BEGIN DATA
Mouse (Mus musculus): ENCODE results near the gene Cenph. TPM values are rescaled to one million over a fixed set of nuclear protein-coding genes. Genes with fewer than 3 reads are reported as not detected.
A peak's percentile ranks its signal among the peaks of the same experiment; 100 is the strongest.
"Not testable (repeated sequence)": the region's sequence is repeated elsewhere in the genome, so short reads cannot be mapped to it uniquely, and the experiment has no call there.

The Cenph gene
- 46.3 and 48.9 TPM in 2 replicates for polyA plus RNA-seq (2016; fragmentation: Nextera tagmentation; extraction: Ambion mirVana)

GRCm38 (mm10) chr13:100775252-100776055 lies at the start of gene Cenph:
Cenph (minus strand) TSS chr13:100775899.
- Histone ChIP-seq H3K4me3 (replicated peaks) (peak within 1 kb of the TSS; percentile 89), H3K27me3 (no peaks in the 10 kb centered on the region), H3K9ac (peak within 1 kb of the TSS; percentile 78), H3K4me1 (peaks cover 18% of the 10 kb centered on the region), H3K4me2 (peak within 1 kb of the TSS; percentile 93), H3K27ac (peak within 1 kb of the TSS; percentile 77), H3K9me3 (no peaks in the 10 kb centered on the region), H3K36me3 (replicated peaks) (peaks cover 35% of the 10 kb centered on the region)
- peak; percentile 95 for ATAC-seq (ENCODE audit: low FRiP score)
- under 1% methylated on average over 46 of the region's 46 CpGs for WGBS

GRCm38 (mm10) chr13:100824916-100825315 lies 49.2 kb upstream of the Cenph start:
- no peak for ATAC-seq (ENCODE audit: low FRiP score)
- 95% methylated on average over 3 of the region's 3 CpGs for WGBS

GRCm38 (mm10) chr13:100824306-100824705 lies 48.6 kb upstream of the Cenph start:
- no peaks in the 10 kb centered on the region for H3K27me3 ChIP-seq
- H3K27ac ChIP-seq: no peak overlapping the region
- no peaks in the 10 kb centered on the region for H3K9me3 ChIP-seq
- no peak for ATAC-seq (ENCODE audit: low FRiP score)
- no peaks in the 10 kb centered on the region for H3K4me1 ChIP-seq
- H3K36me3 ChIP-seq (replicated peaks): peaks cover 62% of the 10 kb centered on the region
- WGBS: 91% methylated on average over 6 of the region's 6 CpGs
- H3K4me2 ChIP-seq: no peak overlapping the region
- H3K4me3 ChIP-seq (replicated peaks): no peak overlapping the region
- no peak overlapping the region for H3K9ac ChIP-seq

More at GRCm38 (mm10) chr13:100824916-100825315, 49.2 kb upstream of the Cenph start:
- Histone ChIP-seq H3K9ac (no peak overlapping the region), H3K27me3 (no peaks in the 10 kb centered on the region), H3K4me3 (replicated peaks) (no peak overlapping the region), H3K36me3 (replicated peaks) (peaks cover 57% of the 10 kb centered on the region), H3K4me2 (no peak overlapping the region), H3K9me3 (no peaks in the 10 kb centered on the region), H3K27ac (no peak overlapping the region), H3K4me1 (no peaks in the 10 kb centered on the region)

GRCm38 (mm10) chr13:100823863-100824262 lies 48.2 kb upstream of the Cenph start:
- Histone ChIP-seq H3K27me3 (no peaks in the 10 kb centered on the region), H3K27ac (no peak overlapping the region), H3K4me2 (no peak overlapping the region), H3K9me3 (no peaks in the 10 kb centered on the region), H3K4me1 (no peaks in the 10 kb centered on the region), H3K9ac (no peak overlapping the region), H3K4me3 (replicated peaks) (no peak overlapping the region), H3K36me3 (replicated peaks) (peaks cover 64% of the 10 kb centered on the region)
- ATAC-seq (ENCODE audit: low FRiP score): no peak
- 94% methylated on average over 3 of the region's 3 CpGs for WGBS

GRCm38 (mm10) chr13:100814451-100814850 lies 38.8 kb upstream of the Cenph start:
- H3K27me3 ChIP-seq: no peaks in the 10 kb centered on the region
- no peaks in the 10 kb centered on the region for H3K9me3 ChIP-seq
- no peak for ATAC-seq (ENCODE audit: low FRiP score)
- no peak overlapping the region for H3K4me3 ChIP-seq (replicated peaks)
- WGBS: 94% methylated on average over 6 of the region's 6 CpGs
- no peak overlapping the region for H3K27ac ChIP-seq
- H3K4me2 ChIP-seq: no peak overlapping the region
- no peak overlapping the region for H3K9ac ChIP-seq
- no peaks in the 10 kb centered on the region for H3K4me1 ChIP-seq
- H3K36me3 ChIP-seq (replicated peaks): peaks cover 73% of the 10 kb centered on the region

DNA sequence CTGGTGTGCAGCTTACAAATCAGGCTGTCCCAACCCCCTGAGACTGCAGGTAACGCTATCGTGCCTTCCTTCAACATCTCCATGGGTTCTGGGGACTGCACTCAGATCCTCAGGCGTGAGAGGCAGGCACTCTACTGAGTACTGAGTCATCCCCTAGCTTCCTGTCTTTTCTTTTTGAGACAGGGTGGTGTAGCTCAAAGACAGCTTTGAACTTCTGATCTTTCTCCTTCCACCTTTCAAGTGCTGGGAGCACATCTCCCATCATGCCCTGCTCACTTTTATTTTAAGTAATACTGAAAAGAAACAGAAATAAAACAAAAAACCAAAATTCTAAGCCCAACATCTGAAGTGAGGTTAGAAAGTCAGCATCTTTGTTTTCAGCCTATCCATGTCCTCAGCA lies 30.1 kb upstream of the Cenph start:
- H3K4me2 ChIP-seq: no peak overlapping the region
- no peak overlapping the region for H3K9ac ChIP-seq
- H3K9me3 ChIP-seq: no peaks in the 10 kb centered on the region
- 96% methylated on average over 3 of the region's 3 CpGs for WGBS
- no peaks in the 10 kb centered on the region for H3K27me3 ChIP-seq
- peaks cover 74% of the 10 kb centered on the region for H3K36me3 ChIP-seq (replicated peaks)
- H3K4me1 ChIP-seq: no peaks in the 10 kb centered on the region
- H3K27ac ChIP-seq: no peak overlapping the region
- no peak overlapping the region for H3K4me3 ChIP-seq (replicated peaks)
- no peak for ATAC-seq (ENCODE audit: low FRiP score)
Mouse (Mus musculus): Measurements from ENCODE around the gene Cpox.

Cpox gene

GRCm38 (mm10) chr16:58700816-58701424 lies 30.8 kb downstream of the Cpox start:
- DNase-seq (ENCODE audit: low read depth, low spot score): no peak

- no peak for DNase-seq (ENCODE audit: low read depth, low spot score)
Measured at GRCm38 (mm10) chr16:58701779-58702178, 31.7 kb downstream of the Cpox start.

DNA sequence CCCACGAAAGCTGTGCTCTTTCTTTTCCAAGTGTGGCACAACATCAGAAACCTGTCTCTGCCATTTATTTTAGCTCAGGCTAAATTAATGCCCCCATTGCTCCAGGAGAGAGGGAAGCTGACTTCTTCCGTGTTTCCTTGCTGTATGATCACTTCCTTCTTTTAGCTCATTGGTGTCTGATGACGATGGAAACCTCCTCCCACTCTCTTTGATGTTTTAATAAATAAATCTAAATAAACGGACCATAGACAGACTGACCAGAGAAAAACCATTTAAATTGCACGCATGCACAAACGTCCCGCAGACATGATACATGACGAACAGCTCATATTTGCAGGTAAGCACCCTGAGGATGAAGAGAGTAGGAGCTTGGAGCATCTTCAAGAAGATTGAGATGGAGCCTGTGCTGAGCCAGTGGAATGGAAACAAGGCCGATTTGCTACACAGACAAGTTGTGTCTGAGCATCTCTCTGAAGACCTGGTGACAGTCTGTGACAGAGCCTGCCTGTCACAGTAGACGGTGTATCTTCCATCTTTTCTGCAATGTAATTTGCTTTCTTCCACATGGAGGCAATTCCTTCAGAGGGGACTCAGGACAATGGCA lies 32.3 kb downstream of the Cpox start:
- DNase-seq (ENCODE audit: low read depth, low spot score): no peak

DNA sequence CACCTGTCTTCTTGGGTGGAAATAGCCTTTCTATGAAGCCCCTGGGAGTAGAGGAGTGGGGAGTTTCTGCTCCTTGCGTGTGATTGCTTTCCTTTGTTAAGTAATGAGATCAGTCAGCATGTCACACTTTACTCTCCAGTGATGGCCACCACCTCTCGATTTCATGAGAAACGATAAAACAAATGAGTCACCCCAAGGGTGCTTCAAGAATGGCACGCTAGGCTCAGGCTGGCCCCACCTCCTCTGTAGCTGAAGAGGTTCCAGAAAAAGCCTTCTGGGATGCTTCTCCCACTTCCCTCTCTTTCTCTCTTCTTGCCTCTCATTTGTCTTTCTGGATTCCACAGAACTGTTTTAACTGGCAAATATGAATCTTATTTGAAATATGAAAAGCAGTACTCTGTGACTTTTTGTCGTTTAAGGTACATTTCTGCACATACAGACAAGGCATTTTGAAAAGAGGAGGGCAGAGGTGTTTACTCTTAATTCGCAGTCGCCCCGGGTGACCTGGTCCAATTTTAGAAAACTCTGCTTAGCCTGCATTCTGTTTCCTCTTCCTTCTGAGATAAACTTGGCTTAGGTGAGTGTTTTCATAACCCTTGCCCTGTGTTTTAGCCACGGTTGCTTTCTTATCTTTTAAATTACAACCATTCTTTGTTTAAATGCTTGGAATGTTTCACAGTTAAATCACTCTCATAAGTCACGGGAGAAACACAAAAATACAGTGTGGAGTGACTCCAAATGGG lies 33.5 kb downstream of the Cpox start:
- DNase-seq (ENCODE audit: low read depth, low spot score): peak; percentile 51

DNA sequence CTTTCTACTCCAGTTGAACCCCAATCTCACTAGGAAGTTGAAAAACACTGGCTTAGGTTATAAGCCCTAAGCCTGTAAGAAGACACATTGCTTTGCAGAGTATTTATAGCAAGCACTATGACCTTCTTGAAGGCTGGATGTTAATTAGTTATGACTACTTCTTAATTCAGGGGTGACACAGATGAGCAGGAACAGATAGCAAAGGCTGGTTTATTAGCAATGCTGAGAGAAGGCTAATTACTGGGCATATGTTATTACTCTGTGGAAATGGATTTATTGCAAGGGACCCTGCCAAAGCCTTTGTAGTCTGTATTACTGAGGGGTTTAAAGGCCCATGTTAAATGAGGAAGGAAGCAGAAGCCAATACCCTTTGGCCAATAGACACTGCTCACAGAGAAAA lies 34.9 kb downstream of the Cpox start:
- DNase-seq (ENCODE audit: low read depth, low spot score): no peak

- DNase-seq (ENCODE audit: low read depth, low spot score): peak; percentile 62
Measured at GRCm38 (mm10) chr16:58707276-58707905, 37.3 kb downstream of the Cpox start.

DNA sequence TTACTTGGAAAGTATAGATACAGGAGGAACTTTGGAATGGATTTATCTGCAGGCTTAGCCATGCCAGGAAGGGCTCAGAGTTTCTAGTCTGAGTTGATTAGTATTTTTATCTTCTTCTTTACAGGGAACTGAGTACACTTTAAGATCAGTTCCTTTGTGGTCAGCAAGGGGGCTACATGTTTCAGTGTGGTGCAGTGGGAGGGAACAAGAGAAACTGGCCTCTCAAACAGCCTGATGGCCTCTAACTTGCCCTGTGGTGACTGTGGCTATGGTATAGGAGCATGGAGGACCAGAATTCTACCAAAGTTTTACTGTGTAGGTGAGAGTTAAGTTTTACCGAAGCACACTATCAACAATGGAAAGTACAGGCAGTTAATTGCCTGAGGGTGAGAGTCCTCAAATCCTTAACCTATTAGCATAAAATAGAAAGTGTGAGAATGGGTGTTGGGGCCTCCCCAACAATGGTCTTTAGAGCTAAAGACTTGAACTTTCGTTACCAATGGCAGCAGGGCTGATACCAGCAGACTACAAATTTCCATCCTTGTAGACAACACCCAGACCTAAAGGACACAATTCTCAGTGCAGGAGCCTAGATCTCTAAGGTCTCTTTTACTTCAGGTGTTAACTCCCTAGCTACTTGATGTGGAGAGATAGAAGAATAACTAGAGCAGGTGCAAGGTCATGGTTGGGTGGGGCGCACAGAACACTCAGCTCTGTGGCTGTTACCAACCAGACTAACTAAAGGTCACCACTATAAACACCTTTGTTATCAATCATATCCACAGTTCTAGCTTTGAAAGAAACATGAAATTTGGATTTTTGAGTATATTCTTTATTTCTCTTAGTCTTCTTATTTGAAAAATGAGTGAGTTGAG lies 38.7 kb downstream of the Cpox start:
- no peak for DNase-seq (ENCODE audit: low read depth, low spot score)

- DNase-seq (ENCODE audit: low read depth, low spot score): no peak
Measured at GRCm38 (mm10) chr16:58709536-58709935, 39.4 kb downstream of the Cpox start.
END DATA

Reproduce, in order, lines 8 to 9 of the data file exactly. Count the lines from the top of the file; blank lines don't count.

- Histone ChIP-seq H3K4me3 (replicated peaks) (peak within 1 kb of the TSS; percentile 89), H3K27me3 (no peaks in the 10 kb centered on the region), H3K9ac (peak within 1 kb of the TSS; percentile 78), H3K4me1 (peaks cover 18% of the 10 kb centered on the region), H3K4me2 (peak within 1 kb of the TSS; percentile 93), H3K27ac (peak within 1 kb of the TSS; percentile 77), H3K9me3 (no peaks in the 10 kb centered on the region), H3K36me3 (replicated peaks) (peaks cover 35% of the 10 kb centered on the region)
- peak; percentile 95 for ATAC-seq (ENCODE audit: low FRiP score)